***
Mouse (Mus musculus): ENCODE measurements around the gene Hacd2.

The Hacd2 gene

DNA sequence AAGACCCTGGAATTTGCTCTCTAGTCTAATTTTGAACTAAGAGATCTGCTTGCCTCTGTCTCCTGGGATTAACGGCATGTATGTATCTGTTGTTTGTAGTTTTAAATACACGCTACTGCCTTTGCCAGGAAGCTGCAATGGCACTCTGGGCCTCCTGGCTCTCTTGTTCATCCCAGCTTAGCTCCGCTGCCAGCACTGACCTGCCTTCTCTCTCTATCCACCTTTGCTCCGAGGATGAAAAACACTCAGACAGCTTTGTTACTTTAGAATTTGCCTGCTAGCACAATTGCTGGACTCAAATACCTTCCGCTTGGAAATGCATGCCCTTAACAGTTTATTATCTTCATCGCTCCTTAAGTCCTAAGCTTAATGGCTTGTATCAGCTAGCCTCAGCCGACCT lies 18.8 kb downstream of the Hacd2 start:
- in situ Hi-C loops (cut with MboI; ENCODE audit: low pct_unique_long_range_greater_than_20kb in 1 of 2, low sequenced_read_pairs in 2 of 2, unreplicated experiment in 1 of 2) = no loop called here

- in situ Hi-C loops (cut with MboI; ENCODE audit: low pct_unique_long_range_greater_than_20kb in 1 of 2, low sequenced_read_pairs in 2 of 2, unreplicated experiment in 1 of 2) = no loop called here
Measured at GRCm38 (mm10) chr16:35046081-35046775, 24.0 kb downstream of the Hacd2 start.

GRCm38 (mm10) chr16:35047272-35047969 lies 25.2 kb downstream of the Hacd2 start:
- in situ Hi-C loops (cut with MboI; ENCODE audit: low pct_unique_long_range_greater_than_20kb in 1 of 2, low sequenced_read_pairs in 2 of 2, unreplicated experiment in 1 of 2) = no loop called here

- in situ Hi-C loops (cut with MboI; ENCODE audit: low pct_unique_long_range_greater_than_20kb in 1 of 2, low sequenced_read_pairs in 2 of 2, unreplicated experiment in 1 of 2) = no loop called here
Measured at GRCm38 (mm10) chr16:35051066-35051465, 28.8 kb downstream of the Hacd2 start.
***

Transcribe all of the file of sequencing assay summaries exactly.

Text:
Mouse (Mus musculus): ENCODE measurements around the gene Hacd2.

The Hacd2 gene

DNA sequence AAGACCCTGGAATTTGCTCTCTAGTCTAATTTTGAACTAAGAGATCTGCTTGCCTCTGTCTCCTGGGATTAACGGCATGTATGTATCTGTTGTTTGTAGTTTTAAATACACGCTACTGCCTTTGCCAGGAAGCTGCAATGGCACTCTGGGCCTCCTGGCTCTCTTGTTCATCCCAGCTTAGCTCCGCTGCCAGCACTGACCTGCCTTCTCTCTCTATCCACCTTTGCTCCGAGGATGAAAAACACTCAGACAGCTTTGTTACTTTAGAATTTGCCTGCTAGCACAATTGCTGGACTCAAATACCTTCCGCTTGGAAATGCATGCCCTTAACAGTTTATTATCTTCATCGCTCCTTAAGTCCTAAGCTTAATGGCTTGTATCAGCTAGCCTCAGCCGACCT lies 18.8 kb downstream of the Hacd2 start:
- in situ Hi-C loops (cut with MboI; ENCODE audit: low pct_unique_long_range_greater_than_20kb in 1 of 2, low sequenced_read_pairs in 2 of 2, unreplicated experiment in 1 of 2) = no loop called here

- in situ Hi-C loops (cut with MboI; ENCODE audit: low pct_unique_long_range_greater_than_20kb in 1 of 2, low sequenced_read_pairs in 2 of 2, unreplicated experiment in 1 of 2) = no loop called here
Measured at GRCm38 (mm10) chr16:35046081-35046775, 24.0 kb downstream of the Hacd2 start.

GRCm38 (mm10) chr16:35047272-35047969 lies 25.2 kb downstream of the Hacd2 start:
- in situ Hi-C loops (cut with MboI; ENCODE audit: low pct_unique_long_range_greater_than_20kb in 1 of 2, low sequenced_read_pairs in 2 of 2, unreplicated experiment in 1 of 2) = no loop called here

- in situ Hi-C loops (cut with MboI; ENCODE audit: low pct_unique_long_range_greater_than_20kb in 1 of 2, low sequenced_read_pairs in 2 of 2, unreplicated experiment in 1 of 2) = no loop called here
Measured at GRCm38 (mm10) chr16:35051066-35051465, 28.8 kb downstream of the Hacd2 start.